10. We get sold one thing, and experience another. Have you ever seen car ads showing their product stuck in traffic, rather than the only vehicle funkily speeding along city streets or sweeping majestically along rural or coastal roads. Ben Elton said something about that too:

11. The main constraint to their convenience and independence is of course the extent that other cars get in our way, which is known as congestion. They are the main cause of congestion in cities (don’t think I need to cite a reference for this do I, it’s pretty obvious), and this has major effects on our cities. The Bureau of Transport and Regional Economics estimates that by 2020 car use will involve social costs of $20 billion annually in Australia. Many people still think the answer to congestion is to build more roads, but I am yet to see a city that has “road built” its way out of congestion. It’s more effective to invest in other modes that use less space and resources per trip, such as public and active transport, and to redesign communities to improve walkability (as Jeff Speck explains well).

12. They cost a lot to own. By my calculations in Australia, the annual cost of running the average car is about 15-20% of the average wage. On that basis, we work about 2 hours a day to own one on average. There are similar calculations done for elsewhere.

13. Car travel is is a heavily subsided form of transport. Road maintenance and construction is typically a large part of government budgets, particularly local government. The USA freeway program was essentially a nation building project facilitating and subsiding car use. A lot of the subsidy is hidden by being built in to other coast, for example by planning laws requiring parking to be provided. Some think the level of subsidy is very high . The level of subsidy is certainly high when externalities are factored in. A good discussion about that is found here.

14. The technology is changing fast. I had a ride in a fully electric car, the GM Volt, recently, and it is impressive. Drives like a petrol engine without the noise, and the owner has only a filled the auxiliary petrol engine tank (it charges the battery when it runs out) twice in the last year. And the driverless car is not far away too. What this technology means is unclear, but typically the effect of new technology is quite different to our expectations before it goes into mass use.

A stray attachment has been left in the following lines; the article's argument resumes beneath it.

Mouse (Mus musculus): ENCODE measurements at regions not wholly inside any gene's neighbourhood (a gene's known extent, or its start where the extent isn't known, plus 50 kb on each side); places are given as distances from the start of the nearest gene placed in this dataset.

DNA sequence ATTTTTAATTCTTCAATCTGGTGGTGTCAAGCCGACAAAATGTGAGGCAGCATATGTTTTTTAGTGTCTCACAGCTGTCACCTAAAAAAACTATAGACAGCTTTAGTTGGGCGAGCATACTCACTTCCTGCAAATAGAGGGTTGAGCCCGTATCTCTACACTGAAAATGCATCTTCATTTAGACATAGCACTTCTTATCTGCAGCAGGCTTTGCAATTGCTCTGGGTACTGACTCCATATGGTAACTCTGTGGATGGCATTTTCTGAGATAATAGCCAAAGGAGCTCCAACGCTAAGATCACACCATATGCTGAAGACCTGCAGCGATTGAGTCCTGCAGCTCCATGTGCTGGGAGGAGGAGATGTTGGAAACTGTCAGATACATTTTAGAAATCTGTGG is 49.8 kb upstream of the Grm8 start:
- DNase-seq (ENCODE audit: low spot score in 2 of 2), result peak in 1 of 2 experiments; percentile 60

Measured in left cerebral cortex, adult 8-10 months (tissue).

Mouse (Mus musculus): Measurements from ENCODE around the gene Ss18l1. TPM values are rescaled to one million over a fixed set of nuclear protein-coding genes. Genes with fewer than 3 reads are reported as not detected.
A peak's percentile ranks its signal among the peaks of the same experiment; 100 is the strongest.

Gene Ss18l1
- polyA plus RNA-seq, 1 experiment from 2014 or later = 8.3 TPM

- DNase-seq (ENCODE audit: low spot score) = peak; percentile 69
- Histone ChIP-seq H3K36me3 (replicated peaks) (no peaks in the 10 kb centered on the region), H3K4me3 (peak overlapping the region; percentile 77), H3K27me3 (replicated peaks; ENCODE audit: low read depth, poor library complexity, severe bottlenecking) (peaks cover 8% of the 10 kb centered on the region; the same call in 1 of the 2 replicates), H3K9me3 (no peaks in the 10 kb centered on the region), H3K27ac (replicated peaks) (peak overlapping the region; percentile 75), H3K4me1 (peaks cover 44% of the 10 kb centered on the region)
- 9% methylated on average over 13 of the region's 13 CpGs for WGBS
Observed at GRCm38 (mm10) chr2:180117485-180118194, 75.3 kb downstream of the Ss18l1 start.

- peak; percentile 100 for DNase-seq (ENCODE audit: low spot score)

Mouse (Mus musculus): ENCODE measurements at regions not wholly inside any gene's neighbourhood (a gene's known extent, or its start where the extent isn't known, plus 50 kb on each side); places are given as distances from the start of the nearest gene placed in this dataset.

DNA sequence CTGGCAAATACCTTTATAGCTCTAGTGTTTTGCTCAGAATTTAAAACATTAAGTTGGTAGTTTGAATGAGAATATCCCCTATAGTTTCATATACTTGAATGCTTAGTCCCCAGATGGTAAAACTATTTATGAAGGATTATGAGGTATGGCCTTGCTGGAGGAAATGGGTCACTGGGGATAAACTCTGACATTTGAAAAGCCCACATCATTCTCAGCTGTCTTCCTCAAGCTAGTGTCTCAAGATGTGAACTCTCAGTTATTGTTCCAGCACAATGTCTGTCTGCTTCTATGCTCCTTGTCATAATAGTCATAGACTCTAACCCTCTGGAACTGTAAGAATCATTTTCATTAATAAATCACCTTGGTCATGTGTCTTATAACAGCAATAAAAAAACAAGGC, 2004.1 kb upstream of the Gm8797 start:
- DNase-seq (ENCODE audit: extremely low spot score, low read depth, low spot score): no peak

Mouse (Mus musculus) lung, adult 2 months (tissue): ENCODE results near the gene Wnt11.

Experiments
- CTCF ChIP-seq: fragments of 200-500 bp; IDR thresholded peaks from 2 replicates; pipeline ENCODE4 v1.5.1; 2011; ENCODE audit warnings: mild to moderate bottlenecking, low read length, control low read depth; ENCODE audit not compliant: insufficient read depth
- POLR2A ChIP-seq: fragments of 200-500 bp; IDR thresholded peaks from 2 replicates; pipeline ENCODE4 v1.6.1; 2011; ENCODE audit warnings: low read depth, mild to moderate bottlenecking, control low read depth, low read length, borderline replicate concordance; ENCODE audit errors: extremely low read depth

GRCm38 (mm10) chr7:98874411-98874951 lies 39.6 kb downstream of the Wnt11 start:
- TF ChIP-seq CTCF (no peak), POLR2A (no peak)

15. The way we use them is also changing. Alternatives to ownership include the car share schemes like Zipcar and Car2go, and also schemes where people hire their own cars out when they are not using them. The impacts of these are likely to be on reduced need for car ownership, but it’s too early to tell yet.

So there you have some stuff about cars. Hope it is of interest, Might do more posts in the future with stuff about other modes of transport.

Greg Vann
(Slightly updated November 2013)

Discussion:

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  1. Cars are totally overrated! I’m personally trying to reinforce this in our lives by riding to work and having the kids learn that it’s far more fun to scooter/walk to kindy than sit in traffic in the car!

    The flip side being they really aren’t great at car travel beyond about an hour…so if we’re heading to the coast we pray that there are no delays lest we end up losing a child (or our sanity)!

    Thanks for the read, enjoyed it, hope the tour is rewarding! H

  2. John and I use GoGet when we “need” a car. About once a month I reserve a Yaris online, pick it up in a garage in the city and then run errands that involve heavy items (think charcoal, canned goods, laundry detergent – the tv came home on the bus :), go to Mt Coot-tha, visit friends who live a bit “off” TransLink lines, and have spontaneous lunches in Moorooka, Sunnybank, or Darra. As I’ve recently been reminded that Coles delivers groceries, the first task is off the list, although I do like visiting the shops on Balaclava Street (accessible by transit). By the end of the 24 hour rental (cost approximately 80 including monthly fee, rego, fuel, insurance, maintenance, parking) I am generally delighted not to have to drive again for another month.